Dr. Leonard H. Epstein, an expert on childhood obesity at the University at Buffalo, said parents are very important in terms of arranging an environment and setting a model for healthy or unhealthy behavior.
"Parents bring foods into the house. They control how much time a child can watch TV. They control what kinds of social activities are paired with foods," Epstein told News In Health, a newsletter from the National Institutes of Health.
Epstein's team assigned obese children ages 8-12 to different types of weight loss programs. All were taught about healthy diet, behaviors and exercise.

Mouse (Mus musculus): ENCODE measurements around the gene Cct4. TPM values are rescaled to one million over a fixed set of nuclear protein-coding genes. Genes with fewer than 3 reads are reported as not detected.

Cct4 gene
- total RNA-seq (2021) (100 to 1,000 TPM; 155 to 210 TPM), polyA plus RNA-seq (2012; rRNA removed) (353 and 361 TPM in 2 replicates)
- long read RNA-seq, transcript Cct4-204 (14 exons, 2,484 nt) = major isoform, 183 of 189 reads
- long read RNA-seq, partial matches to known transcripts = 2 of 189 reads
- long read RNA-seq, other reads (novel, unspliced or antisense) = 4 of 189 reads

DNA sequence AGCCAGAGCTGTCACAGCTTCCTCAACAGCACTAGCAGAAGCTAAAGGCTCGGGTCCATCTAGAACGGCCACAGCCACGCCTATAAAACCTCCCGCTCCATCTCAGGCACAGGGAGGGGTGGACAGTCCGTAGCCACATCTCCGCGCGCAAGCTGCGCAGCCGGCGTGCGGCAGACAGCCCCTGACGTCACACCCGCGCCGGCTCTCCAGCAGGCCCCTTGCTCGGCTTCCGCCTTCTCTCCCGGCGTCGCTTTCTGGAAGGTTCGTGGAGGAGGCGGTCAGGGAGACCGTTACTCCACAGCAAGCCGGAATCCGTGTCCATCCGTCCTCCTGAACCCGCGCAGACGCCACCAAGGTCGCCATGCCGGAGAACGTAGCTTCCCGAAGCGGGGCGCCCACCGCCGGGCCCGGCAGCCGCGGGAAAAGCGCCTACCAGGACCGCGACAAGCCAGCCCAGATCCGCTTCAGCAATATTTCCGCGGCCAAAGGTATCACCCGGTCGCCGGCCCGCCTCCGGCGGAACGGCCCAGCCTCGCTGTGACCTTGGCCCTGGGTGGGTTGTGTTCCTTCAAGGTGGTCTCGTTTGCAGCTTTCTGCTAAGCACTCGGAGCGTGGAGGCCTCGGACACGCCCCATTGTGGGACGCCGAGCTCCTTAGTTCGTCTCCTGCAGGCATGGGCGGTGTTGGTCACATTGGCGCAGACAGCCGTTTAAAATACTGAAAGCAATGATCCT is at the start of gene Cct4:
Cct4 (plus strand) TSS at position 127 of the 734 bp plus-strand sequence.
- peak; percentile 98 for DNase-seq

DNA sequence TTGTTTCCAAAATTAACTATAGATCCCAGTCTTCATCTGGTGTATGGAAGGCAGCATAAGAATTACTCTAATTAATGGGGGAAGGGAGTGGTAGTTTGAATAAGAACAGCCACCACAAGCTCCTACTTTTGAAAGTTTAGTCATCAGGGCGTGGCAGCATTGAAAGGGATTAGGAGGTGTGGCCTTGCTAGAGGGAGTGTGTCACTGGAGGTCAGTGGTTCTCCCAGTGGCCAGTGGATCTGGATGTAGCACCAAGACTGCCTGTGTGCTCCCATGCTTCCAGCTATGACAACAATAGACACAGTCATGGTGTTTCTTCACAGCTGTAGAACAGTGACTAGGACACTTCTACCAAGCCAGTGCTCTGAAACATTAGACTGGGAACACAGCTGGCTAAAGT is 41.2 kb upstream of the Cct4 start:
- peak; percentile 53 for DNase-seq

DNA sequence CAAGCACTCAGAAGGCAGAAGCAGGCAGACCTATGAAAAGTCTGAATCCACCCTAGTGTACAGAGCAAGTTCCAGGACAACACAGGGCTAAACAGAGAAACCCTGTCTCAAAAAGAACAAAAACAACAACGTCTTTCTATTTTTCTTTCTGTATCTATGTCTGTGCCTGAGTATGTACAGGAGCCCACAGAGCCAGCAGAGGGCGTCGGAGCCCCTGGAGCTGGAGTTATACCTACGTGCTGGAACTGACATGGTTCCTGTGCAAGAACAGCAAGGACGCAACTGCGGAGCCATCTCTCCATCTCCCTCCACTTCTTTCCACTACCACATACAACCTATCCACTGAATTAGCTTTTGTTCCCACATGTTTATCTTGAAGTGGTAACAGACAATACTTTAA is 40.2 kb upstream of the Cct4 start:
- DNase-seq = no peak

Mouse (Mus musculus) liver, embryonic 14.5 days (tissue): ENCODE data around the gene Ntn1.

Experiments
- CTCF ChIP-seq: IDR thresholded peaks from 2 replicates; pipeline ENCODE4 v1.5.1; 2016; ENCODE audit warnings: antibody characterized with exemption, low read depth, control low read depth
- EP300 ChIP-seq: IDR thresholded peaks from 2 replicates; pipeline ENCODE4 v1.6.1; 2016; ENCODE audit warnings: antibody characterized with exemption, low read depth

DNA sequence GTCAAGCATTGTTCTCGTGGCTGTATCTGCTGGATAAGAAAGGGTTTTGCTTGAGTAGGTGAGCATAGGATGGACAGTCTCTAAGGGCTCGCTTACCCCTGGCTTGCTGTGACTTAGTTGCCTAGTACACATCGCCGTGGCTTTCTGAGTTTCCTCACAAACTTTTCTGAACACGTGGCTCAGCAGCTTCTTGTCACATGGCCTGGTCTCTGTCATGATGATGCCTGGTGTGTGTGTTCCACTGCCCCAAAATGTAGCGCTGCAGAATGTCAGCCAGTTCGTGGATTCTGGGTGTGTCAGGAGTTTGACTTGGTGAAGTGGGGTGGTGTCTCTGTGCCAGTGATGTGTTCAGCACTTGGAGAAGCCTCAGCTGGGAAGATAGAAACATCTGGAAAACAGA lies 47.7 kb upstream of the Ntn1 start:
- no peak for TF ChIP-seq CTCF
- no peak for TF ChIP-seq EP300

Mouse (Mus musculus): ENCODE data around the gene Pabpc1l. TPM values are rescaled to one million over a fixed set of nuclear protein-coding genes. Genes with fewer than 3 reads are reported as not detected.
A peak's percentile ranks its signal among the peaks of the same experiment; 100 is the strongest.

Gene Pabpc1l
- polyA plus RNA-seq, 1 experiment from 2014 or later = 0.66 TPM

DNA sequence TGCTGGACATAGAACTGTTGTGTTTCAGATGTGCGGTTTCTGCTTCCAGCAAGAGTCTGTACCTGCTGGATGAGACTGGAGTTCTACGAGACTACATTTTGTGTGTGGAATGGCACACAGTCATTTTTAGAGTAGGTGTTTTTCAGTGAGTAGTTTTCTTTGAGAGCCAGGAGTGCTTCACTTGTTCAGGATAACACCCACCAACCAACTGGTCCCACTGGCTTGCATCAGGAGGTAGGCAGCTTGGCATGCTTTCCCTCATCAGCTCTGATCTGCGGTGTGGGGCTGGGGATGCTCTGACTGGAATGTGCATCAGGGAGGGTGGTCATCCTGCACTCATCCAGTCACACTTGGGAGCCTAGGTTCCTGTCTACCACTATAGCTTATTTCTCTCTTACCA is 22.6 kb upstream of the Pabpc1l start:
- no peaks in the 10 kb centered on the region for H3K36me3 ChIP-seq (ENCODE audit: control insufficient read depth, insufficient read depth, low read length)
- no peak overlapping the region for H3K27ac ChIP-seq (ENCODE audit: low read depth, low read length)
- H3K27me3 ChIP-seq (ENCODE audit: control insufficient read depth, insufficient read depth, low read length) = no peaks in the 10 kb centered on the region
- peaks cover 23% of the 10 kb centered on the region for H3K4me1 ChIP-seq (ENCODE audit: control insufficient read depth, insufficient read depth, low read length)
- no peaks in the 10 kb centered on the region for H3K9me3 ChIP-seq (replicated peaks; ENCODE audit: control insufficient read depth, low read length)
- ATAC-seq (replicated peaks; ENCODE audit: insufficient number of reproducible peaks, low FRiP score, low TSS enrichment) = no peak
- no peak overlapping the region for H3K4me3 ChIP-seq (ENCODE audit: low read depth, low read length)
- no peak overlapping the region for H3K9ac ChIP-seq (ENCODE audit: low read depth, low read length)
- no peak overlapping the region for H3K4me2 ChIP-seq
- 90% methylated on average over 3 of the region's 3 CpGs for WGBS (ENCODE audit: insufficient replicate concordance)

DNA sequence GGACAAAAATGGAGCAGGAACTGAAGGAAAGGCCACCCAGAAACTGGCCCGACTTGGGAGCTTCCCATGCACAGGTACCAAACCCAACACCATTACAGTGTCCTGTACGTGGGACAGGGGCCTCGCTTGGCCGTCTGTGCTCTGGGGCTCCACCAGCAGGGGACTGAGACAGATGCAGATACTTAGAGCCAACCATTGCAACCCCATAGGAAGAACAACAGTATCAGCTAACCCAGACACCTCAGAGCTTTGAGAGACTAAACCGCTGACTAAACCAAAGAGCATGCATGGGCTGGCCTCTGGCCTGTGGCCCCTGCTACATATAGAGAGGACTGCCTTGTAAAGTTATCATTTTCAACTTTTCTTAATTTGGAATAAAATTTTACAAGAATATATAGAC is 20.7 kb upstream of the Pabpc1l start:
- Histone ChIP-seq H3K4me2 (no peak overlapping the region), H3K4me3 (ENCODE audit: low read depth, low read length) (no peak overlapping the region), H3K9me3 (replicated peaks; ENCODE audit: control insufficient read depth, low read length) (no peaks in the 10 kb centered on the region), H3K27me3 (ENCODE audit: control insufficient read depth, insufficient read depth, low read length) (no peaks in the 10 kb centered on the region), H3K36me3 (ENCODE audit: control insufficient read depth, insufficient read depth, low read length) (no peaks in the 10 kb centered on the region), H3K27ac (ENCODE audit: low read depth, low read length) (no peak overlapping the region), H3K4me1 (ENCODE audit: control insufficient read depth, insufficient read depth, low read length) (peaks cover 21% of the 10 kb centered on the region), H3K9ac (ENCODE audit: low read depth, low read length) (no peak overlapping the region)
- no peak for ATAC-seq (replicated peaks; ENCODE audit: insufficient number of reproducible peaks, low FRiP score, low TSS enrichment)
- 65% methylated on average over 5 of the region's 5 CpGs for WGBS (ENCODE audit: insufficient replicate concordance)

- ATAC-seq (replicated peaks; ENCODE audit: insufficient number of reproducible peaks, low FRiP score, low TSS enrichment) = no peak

For some groups, positive feedback and encouragement for weight loss and behavior changes were given only to the child. Other groups focused on both the child and an obese parent.
Comparison groups received little feedback.
Epstein said when obese parents and children worked together, both were more successful at losing weight and making healthy changes.
"Even after 10 years, when these kids ages 18-22, the ones who had the parent working with them had lost more weight and maintained more weight loss than the ones treated by themselves, and more than the comparison groups," Epstein said.